State Sen. Brian Benjamin (D-Harlem) for District 30 in Manhattan is taking on two Brooklyn boys, among others, in the race for City Comptroller in 2021.
“I was born in Harlem Hospital. Both of my parents are retired on a pension. My mother was an immigrant from Guyana and she worked at Local 372. My dad was a janitor at Stuyvesant High School and he was a member of 32BJ. Both of them are retired on pensions,” said Benjamin about his upbringing.
Benjamin attended Brown University for Public Policy and has a Master’s in Business from Harvard. He started his career as an investment advisor at Morgan Stanley and working at a minority-owned business to build affordable housing, before being elected to the Senate in 2017. Benjamin was inspired by his parents to prioritize safeguards for pensions in the city as comptroller.
The proposed retirement plan, called Early Retirement Incentive (ERI), would allow eligible members to retire now without a reduction and help move more people “off the city’s payroll.” KCP asked if that was a viable option in his pension reforms.
“I think that when you look at the pension obligations they are pretty large. I think that the city, and this would be more Mayor not necessarily the Comptroller, the Comptroller has to deal with the decisions they make, but I do believe that all things should be on the table,” said Benjamin.
According to the city’s Campaign Finance Board Benjamin has raised the second-largest amount in contributions in the comptroller’s race slightly behind Brooklyn City Council Member Brad Lander.
Benjamin said, if elected, he hopes to work with a mayoral administration that understands elections are elections and governing is governing. He said too much constant campaigning is not in the best interest of the public. “We have a crisis. There’s a lot of hard decisions that have to be made,” said Benjamin.
As a budgeting example, Benjamin used the police and public safety budget, which has been hotly contested since George Floyd’s death in May and sparked “Defund the Police” protests nationwide.
“I want to know what’s in the police budget and what the police are doing. Are we asking the fundamental questions?” asked Benjamin, “You can call some of the councilmembers and say ‘Do you know what $6 billion dollars of the NYPD, where does that go?’ They don’t know. So how do you know what should be decreased from a budget if you don’t know what’s in the budget?”
He said that catchphrases, politics, and individual agencies aren’t comprehensive in driving solutions for the city’s needs for targeted police support and public safety. He said that people are good at defining the problem and advocating for ideas, but not the solution.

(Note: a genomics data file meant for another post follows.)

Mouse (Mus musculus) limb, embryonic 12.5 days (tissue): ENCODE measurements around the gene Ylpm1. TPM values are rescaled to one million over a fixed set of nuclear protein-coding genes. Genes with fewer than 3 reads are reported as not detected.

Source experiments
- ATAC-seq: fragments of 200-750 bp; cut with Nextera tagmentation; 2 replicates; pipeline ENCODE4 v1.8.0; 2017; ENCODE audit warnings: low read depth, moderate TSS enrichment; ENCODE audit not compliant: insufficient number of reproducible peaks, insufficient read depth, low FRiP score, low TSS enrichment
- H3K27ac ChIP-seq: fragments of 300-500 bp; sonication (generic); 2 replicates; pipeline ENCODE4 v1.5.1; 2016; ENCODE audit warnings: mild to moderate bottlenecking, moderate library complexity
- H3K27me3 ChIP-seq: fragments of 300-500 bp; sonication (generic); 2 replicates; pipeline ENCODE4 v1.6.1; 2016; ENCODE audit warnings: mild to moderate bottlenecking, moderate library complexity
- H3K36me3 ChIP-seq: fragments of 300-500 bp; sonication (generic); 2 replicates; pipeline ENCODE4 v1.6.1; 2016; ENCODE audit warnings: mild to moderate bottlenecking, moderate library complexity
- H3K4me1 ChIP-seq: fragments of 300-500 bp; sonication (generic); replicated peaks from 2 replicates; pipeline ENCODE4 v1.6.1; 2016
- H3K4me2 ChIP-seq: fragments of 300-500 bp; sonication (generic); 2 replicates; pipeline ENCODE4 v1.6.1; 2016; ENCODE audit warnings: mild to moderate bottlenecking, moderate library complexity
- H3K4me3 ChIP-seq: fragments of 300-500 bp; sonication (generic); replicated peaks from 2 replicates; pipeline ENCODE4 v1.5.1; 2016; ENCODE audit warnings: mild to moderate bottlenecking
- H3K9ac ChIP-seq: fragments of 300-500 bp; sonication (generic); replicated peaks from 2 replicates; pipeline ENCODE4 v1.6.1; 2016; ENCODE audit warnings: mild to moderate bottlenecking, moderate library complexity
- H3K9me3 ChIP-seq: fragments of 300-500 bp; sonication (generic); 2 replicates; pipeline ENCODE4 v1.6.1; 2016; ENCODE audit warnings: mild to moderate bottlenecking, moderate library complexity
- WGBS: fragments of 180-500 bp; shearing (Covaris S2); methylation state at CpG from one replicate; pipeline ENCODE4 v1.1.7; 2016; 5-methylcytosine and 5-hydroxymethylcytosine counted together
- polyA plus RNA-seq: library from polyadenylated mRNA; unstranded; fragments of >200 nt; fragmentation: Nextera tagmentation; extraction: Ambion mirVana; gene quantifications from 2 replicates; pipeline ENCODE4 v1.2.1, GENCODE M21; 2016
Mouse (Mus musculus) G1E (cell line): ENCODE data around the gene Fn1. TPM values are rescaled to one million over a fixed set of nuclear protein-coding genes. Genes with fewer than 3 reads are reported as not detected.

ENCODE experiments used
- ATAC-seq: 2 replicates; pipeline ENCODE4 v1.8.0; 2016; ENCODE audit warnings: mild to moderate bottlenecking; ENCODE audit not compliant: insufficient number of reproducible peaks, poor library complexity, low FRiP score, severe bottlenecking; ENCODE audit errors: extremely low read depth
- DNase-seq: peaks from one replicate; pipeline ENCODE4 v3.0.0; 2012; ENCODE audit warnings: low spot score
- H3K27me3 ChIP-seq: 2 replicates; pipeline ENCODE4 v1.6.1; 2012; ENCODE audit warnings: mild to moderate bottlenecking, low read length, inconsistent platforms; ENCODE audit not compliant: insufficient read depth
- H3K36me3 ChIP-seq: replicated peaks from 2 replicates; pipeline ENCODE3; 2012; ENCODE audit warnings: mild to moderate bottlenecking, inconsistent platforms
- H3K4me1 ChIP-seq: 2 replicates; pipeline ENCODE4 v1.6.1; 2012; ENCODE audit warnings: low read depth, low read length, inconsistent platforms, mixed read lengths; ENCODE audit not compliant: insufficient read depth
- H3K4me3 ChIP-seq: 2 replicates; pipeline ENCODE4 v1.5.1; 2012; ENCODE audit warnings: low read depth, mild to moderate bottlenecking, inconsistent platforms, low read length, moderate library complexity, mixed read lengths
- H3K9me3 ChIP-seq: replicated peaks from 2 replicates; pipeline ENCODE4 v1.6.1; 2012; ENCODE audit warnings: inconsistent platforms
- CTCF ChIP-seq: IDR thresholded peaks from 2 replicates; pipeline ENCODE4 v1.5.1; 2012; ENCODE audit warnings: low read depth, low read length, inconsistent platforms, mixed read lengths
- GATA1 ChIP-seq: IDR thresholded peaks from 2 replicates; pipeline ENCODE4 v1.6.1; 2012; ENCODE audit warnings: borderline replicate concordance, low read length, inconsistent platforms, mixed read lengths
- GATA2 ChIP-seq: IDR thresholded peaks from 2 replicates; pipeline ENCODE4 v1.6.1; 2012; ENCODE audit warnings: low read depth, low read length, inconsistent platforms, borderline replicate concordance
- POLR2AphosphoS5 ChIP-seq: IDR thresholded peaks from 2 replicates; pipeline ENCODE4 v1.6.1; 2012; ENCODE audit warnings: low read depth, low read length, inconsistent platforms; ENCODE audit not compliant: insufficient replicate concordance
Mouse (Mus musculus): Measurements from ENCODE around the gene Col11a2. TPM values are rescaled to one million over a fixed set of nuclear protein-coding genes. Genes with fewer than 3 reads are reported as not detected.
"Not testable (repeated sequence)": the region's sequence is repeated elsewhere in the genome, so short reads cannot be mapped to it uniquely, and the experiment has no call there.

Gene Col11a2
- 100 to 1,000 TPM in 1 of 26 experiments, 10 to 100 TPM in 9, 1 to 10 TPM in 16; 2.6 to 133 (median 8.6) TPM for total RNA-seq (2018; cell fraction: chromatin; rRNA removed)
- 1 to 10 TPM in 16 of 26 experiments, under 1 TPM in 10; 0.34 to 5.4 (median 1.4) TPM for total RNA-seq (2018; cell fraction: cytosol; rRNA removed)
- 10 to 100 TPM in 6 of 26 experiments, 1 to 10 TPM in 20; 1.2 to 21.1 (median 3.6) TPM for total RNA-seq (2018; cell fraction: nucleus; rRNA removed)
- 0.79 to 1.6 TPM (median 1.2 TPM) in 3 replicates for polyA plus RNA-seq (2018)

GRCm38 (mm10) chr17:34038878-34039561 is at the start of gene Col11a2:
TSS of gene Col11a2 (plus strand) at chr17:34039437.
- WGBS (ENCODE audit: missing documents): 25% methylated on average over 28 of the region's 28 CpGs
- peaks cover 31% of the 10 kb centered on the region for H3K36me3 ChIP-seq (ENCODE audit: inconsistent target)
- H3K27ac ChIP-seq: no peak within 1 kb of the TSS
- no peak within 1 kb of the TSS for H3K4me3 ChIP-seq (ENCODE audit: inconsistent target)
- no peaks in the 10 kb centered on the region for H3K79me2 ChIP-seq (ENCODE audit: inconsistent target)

Benjamin has had experience with building and funding affordable housing. He said that a large portion of the affordable housing discussion is the homelessness crisis which is not being properly addressed.
“These are economically targeted investments that are good for the city,” said Benjamin, “Permanent supportive housing for the homeless has to be answered, we cannot keep shuffling around, and the comptroller has an important role in helping to invest in affordable homeownership, affordable housing, and homeless housing initiatives.”
He said he is also currently working on legislation with other senators and assembly members to end property tax lien sales that disproportionately affect Black and Brown communities.
“I am a big believer that we should end tax lien sales, and we should, without question, not consider tax lien sales in the middle of a COVID crisis. There are a number of small homeowners that A) might have lost jobs, might’ve lost revenue and/or B) have two-family homes where they have renters who can not afford to pay rent. I think it’s important that we are very conscious at this time to not add crisis onto crisis,” said Benjamin.
Using his background in finance, Benjamin said he’d advocate and fiercely support small businesses in this time of fiscal crisis, especially M/WBE’s (Minority and Women Business Owners.) “The city acknowledges that they don’t do as many contracts with small businesses, partly because it’s inefficient. Most people would say,” said Benjamin.
Benjamin said that inefficiency and lack of staffing to handle these contracts are why agencies tend to default to larger corporations, however, multi-billion dollar companies don’t suffer in the same way as local businesses without the city’s money. He also said the city is notorious for not paying small businesses on time which is critical to keep business owners afloat.
“Amazon does pretty well in the private sector,” said Benjamin. “Last I checked they don’t pay taxes and Jeff Bezos is worth billions and billions of dollars more even during COVID. To me, I don’t see a need to be worried if Amazon or Staples are getting contracts to provide pencils and pens to the Department of Education. What I do think is important are these businesses whose whole lifeblood it is to provide these kinds of contracts. That’s an impact issue. Amazon isn’t thinking about the pencil contract.”
Benjamin lastly spoke of his relationship with former Mayor David Dinkins before his recent passing.
“One of the things we talked a lot about is me being a newly elected official, I represent not only Black America, but Harlem and I need to think about how I present myself,” said Benjamin. “the lineage of my State Senate seat would give anybody pause.”
Benjamin said he is encouraged to see talented people of color and women in Brooklyn, the Bronx, and Queens holding political power, and thinks it’s important to support one another across boroughs and states when people are running for higher office.